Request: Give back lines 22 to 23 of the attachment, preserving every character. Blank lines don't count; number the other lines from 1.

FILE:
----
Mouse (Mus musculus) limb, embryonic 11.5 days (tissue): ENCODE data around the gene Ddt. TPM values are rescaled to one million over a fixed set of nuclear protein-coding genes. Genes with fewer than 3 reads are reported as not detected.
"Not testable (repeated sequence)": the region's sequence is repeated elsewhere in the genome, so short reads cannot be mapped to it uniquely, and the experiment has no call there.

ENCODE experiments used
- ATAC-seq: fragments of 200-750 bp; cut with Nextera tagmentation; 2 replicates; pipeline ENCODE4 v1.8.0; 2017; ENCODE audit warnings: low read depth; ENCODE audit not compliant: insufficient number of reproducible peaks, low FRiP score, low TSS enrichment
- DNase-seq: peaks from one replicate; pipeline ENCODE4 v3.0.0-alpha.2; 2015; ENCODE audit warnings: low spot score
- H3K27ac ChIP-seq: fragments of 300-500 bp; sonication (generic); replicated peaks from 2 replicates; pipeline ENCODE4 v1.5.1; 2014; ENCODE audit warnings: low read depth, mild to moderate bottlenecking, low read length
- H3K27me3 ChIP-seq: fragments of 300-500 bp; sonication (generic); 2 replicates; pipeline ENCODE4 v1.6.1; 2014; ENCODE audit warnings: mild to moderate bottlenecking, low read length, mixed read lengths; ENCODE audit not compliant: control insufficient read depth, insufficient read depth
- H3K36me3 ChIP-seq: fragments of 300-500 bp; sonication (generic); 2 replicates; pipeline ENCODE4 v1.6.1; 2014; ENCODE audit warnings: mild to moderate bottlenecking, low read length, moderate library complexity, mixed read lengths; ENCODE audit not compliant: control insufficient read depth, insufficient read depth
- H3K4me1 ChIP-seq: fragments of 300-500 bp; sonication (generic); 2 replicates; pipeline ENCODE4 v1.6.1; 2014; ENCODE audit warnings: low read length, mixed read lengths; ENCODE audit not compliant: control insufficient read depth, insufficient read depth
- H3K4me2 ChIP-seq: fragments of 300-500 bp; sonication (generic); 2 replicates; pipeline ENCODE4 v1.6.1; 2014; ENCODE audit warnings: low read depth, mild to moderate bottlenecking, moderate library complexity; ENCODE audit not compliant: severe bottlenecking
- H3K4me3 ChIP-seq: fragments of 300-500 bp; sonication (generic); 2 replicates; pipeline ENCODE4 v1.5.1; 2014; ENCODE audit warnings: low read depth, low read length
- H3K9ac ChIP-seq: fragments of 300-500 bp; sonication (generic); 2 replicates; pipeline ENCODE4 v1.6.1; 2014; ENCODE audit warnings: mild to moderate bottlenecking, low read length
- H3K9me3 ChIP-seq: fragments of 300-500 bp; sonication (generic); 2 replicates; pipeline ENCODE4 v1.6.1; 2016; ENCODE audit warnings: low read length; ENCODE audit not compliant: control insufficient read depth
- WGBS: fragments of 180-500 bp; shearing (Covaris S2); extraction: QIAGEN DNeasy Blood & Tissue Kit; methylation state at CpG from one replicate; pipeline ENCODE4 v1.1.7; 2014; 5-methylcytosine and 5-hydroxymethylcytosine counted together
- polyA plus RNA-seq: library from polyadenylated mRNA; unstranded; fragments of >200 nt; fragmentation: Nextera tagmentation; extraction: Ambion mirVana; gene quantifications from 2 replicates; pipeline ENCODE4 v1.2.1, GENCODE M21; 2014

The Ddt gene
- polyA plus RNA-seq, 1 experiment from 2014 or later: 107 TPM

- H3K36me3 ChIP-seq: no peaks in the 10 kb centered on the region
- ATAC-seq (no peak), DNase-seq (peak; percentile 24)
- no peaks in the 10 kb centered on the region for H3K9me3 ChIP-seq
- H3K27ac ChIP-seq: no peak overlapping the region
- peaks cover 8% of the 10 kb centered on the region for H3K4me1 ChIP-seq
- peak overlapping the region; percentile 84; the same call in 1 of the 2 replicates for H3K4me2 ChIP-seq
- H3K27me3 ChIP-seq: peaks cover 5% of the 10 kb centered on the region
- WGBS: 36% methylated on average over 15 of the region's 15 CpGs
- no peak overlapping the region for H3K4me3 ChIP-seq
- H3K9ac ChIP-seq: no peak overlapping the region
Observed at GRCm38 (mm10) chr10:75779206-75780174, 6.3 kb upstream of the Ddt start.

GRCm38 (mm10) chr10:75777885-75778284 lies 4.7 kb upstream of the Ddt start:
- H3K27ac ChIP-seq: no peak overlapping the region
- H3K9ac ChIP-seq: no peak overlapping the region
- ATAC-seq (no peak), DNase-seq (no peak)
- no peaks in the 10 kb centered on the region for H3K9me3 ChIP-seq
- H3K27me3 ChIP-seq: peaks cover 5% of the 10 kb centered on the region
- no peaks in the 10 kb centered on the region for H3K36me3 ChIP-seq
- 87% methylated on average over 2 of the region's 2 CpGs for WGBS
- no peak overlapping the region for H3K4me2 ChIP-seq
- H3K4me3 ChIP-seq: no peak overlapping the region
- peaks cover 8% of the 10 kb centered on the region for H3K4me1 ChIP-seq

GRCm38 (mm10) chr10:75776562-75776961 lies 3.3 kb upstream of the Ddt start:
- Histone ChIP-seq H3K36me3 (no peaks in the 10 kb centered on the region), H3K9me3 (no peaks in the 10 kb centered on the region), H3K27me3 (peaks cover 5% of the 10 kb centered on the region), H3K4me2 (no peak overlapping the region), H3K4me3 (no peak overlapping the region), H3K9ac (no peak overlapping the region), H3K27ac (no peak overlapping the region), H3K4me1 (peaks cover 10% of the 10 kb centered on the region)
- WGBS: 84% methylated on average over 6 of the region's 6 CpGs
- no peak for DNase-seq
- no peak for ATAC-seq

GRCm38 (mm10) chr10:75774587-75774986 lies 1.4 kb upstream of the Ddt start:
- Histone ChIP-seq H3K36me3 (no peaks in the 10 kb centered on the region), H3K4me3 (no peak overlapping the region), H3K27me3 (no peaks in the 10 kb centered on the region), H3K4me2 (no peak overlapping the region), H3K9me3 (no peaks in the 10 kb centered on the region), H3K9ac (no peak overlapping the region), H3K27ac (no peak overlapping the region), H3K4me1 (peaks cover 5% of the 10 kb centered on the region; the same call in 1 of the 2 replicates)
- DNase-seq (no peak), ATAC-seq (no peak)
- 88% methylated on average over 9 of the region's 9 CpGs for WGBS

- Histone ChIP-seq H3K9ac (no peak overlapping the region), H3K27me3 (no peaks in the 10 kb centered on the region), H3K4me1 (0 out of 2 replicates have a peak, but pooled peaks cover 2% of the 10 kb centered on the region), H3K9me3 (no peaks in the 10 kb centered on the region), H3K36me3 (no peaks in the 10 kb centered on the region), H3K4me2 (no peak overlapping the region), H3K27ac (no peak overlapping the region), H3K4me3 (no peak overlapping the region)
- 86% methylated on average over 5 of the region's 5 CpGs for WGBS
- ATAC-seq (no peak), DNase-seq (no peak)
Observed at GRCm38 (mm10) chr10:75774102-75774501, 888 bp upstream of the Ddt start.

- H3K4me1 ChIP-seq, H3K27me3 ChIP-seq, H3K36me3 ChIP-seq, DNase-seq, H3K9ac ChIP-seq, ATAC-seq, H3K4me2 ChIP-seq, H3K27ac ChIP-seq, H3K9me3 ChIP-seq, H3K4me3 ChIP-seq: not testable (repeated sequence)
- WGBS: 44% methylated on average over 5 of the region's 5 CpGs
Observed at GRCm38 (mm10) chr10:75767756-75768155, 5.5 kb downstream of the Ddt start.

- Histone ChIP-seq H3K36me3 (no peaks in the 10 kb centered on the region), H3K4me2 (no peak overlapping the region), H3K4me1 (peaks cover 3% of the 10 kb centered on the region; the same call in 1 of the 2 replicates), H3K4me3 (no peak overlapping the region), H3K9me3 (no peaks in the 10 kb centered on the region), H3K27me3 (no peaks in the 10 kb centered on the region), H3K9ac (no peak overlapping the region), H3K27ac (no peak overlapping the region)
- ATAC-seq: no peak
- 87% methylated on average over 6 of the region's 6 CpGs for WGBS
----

- peaks cover 8% of the 10 kb centered on the region for H3K4me1 ChIP-seq
- peak overlapping the region; percentile 84; the same call in 1 of the 2 replicates for H3K4me2 ChIP-seq